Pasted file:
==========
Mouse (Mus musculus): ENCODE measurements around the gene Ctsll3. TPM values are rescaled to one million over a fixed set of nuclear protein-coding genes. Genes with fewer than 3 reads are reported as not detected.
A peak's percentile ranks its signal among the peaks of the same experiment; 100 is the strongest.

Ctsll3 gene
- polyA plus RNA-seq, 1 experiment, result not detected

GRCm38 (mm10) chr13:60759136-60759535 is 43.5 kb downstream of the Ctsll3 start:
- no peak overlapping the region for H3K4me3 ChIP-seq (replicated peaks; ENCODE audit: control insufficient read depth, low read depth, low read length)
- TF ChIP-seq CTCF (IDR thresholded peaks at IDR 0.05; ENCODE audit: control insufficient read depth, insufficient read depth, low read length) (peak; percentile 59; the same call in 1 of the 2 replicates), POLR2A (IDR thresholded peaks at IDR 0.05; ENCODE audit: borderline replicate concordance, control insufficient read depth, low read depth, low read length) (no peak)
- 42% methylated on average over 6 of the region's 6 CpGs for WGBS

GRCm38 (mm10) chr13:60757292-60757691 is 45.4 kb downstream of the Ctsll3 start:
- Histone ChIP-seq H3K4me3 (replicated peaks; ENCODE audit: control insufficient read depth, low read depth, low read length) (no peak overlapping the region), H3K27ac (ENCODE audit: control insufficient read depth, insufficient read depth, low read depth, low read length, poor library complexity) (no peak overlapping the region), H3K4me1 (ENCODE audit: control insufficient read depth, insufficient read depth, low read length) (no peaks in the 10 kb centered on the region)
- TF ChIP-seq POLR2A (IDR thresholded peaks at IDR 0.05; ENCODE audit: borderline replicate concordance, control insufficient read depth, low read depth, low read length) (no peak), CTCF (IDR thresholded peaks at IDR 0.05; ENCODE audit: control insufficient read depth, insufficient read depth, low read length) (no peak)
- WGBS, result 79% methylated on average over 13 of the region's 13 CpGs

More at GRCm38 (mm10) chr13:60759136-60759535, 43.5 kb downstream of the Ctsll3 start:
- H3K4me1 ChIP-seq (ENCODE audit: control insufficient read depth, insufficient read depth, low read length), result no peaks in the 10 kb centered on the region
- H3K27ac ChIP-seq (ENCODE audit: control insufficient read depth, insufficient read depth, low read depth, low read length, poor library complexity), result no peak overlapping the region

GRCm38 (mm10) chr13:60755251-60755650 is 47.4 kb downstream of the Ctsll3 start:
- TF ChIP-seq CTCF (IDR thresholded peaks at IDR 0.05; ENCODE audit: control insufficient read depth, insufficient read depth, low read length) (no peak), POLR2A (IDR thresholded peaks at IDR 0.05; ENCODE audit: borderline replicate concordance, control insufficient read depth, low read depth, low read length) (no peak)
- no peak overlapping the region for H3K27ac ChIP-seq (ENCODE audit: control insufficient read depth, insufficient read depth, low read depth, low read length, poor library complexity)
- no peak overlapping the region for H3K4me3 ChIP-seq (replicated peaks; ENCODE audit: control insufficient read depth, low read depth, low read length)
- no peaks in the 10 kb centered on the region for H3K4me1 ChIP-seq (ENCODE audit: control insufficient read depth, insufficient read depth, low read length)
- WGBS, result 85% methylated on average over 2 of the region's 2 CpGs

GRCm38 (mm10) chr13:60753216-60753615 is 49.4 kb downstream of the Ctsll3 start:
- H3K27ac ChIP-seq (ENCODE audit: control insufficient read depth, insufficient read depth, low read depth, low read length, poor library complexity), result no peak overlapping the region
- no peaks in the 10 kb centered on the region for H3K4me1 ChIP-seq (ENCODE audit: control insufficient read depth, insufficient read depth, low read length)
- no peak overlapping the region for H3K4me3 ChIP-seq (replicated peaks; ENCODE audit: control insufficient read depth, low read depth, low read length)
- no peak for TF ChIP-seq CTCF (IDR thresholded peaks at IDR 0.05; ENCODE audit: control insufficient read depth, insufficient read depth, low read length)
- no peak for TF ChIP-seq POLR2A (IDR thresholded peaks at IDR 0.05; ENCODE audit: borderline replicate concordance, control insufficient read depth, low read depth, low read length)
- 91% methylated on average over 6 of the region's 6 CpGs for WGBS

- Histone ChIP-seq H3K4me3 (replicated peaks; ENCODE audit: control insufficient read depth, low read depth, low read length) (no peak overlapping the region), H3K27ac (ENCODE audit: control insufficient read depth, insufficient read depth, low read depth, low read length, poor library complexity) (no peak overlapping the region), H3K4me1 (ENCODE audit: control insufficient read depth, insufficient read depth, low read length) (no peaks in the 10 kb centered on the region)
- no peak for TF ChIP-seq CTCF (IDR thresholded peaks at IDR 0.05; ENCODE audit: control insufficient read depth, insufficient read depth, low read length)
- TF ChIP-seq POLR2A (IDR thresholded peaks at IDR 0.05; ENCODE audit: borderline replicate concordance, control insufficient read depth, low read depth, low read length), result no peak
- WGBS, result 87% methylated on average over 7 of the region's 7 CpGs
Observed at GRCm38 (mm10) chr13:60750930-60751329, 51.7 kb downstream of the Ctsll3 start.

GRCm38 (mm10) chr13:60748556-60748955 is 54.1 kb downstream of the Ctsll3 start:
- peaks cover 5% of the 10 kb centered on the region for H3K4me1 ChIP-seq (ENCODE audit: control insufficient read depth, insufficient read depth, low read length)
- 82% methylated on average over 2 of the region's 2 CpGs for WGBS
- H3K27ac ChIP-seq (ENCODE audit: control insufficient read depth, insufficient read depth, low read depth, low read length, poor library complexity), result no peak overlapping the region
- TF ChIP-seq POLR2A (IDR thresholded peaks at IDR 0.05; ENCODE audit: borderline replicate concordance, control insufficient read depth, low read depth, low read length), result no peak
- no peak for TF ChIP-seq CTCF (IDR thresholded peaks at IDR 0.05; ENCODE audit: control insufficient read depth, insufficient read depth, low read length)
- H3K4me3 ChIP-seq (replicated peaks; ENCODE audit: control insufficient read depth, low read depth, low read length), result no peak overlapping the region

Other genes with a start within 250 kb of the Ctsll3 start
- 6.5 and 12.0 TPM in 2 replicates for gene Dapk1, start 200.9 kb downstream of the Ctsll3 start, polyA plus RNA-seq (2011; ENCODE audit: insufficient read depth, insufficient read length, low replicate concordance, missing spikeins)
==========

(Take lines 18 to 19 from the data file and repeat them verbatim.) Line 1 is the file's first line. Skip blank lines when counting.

- no peak overlapping the region for H3K27ac ChIP-seq (ENCODE audit: control insufficient read depth, insufficient read depth, low read depth, low read length, poor library complexity)
- no peak overlapping the region for H3K4me3 ChIP-seq (replicated peaks; ENCODE audit: control insufficient read depth, low read depth, low read length)